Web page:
One of the easiest ways to survive in a new city is to find a roommate. In fact, it’s a great budgeting idea in general — you save twice as much and hopefully can meet a great long-lasting friend with whom you can hang out. Many roommates aren’t exactly known for being ideal, though. In fact, roommates can bring about nightmare stories and make your life a living hell (get it?). Here are some red flags to watch out for when finding a roommate.
Check to see if your potential roommate has reviews online. In college, word gets around fast about which people are better to live with than others. We may find that our best friends, though great to be around, are the messiest and dirtiest people we’ve ever known.
So, do adequate preparation in finding out who they are beforehand. Ask your friends, acquaintances and network if they have a connection to your roommate. They may be able to notify you of potential red flags about that particular person.
If your roommate doesn’t have a job, they’re probably not a good fit. If this sounds obvious, consider that many people choose their friends as roommates. That post-grad life can be tough, but don’t move in with the guy who threw frat parties and played video games all day and then be surprised when there’s not enough rent money to go around.
Look up your roommates’ social media profiles. Though social media only offers a mere glimpse into someone’s life, you can garner a good sense of who they are and what they like from pictures on their feed. Most roommates also have a website that they post their availabilities and listings on. If their ads are riddled with spelling and grammar mistakes, that may not necessarily be a deal breaker, but is a red flag.
The most important thing for a roommate is responsibility. Even if you don’t bond with the person, or if they’re a jerk, as long as they keep their living spaces nice and tidy and are reasonable with cleaning, payments and household duties, it will not be a nightmare to live with them.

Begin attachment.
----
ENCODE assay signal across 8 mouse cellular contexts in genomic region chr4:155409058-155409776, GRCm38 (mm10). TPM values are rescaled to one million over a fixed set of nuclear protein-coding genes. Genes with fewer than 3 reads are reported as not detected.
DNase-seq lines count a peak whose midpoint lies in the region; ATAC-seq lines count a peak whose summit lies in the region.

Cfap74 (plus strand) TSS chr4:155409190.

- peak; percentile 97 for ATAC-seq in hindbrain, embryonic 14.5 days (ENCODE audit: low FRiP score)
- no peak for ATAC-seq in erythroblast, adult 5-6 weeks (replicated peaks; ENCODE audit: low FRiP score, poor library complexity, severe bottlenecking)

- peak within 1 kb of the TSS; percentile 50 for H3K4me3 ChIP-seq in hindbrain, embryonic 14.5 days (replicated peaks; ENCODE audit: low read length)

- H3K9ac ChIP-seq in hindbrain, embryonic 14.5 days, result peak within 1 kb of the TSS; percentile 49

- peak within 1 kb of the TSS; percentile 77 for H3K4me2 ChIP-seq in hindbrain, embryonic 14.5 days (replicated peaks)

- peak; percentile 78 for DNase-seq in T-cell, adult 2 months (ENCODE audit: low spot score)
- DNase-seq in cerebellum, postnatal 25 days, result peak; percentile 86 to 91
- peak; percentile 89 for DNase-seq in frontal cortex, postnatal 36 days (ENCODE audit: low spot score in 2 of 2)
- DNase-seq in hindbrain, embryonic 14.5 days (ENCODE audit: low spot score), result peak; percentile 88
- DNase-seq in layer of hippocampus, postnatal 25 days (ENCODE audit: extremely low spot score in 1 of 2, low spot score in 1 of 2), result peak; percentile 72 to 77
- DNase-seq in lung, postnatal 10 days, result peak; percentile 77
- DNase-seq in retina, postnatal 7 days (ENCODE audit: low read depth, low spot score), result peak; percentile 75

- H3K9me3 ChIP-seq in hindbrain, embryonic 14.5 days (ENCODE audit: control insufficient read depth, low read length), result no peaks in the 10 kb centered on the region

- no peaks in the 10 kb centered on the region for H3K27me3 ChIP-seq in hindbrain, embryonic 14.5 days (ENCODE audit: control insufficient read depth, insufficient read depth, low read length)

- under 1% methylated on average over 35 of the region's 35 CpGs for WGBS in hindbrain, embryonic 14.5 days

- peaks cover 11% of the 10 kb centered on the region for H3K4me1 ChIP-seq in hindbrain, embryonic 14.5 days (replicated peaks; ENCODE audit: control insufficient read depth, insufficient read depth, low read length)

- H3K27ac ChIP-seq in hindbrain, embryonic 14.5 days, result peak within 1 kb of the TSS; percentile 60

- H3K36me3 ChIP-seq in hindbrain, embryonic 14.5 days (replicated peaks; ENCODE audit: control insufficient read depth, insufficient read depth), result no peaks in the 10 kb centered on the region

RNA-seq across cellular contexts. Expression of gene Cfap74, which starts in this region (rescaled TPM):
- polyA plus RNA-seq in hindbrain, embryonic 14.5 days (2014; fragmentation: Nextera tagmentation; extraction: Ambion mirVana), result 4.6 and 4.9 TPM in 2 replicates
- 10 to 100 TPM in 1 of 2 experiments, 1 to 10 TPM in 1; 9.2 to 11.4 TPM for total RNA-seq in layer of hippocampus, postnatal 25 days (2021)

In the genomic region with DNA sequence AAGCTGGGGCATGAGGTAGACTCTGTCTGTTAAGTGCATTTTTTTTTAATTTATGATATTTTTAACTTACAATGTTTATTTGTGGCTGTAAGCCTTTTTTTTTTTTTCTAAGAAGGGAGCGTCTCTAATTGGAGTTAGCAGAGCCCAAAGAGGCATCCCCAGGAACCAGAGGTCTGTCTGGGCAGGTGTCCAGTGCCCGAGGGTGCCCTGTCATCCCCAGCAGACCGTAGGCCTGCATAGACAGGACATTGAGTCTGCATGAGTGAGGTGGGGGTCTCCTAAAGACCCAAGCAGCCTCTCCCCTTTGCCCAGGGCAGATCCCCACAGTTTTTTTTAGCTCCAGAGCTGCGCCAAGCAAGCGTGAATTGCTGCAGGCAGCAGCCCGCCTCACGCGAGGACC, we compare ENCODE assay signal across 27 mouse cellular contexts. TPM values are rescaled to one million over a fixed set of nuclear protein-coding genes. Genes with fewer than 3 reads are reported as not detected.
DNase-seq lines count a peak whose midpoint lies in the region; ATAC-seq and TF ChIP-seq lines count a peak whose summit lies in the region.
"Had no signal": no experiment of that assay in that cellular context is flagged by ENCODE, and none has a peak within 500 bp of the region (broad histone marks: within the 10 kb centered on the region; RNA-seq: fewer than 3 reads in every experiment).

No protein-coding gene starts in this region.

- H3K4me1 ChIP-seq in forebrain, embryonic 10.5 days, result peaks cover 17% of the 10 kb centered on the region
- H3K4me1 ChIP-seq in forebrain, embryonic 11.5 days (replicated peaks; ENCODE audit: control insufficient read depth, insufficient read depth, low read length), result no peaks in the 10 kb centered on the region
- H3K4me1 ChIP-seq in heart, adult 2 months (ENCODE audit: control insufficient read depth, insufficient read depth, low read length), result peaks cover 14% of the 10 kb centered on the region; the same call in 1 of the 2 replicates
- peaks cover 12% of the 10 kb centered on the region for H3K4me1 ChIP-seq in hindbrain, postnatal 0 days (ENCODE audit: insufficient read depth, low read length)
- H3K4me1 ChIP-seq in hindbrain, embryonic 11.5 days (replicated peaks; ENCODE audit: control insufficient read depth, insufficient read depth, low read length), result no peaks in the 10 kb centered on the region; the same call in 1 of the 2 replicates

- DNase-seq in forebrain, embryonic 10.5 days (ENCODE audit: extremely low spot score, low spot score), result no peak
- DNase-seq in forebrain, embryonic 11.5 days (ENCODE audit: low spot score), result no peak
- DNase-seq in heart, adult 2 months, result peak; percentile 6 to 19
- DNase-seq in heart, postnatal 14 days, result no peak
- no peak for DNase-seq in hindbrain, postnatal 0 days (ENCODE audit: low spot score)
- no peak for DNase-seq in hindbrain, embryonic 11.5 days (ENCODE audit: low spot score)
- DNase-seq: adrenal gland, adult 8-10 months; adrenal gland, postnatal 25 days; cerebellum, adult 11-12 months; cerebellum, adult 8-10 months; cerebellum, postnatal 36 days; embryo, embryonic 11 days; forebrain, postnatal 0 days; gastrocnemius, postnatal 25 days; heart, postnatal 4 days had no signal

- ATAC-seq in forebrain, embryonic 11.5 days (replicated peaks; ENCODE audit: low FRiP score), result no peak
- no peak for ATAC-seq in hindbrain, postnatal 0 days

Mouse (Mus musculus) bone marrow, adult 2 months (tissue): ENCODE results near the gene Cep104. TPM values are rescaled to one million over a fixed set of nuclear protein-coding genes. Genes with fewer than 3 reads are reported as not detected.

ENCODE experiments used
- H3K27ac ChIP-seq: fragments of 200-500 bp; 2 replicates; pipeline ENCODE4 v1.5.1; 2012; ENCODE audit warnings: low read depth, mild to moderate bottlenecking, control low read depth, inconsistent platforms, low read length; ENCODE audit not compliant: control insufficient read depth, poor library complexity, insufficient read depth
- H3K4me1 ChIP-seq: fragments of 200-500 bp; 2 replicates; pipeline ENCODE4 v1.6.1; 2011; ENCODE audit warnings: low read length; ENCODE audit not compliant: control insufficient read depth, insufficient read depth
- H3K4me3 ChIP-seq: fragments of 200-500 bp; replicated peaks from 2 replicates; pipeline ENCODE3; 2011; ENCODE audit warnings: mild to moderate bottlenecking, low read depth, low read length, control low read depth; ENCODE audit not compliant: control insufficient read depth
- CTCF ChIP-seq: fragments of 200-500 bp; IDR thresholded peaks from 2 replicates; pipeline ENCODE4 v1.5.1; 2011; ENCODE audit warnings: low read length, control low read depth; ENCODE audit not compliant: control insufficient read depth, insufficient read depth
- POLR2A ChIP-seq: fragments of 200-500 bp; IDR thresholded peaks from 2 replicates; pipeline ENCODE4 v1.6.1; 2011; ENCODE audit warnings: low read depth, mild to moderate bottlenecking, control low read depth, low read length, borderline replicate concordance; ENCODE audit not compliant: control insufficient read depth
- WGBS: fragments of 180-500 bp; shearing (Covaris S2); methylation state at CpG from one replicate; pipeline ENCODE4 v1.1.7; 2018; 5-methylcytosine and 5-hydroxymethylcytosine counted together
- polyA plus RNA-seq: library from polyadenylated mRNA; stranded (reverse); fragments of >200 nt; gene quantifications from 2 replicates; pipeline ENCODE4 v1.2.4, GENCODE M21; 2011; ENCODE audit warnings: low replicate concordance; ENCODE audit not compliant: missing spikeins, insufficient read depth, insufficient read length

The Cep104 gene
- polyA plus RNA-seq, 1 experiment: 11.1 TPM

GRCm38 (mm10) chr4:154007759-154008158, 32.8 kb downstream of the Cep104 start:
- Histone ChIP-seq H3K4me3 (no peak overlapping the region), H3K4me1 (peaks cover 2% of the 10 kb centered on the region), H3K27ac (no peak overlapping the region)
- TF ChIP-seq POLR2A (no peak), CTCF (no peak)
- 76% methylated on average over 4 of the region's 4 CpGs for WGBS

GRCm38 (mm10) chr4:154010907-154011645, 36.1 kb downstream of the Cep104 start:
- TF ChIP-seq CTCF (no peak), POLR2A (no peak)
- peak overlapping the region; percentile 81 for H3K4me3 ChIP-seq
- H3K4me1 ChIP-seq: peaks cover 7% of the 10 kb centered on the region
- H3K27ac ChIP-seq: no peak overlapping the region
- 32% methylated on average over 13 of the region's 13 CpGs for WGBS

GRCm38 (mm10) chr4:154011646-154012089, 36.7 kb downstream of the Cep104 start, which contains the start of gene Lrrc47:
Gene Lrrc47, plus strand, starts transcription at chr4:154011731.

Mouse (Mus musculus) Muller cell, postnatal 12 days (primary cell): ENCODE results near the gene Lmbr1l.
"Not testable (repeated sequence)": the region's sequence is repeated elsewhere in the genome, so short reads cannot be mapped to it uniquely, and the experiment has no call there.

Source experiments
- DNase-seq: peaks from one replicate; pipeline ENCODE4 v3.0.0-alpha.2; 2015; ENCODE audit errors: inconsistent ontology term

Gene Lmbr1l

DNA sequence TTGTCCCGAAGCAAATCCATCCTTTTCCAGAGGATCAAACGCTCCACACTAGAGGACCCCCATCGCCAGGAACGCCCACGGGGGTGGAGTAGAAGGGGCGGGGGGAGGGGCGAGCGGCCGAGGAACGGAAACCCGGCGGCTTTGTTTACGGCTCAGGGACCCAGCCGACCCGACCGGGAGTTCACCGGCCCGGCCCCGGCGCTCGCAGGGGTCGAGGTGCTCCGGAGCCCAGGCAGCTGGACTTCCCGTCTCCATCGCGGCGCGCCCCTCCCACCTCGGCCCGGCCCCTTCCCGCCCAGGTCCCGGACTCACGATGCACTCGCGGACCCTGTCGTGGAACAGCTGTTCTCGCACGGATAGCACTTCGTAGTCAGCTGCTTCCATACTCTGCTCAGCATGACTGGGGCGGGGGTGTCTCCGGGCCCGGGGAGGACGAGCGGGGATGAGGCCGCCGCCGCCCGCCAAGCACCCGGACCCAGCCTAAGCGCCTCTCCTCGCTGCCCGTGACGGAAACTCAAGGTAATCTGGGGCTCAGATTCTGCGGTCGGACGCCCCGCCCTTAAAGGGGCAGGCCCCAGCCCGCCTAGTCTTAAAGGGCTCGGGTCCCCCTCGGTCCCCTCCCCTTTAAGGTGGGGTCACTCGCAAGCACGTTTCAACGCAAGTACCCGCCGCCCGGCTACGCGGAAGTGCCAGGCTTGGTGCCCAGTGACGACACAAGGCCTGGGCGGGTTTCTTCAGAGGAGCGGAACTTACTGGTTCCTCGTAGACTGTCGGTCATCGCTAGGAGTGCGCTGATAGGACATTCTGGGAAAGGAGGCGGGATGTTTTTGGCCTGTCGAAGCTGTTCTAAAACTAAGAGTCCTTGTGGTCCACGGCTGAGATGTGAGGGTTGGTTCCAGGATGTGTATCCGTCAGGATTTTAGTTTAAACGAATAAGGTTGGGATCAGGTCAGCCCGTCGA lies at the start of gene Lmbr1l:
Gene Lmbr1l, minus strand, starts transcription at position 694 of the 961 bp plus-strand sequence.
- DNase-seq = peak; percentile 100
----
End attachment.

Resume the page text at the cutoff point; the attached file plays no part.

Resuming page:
On the flip side, if your roommate is very nice to you and becomes one of your good friends, it may be hard to let them know when they’re messing up because you don’t want to ruin the relationship. They may be great people, but if you come downstairs to underwear on your stove top, an in-person conversation is needed.
To gauge how responsible a roommate is without living with them first can be tricky. If you sit with them and ask them questions before developing a relationship, it may rub all parties the wrong way and sour the apple, even before settling in.
If a rapport is built with them, however, then civil conversation can take place without seeming too invasive. Lifehacker recommends asking a few questions, including “How long have you been at your job?” and “Do you have emergency savings just in case?”
Consider asking them about their past. Questions such as “Have you lived with a roommate before?” and “What did you like/dislike about that experience?” can let you know why their last living arrangement did not work out.
The most important thing is building a relationship with your roommate — otherwise, things can go awry for even the smallest of questions. No matter how polite or reasonable you may be, there is bound to be some turbulence in the relationship.
Lifehacker recommends asking other questions, including those about rent, supplies, (“How do you think we should handle buying shared supplies like toilet paper, garbage bags, etc.?”) and, of course, chores (“How do you think we should handle the chores, like cleaning the common areas and washing the dishes?”)
If you are looking for a prospective roommate, consider looking at online resources, asking your network and checking reviews. Also consider writing reviews and doing the same — just as you are looking for others, they are looking for you.
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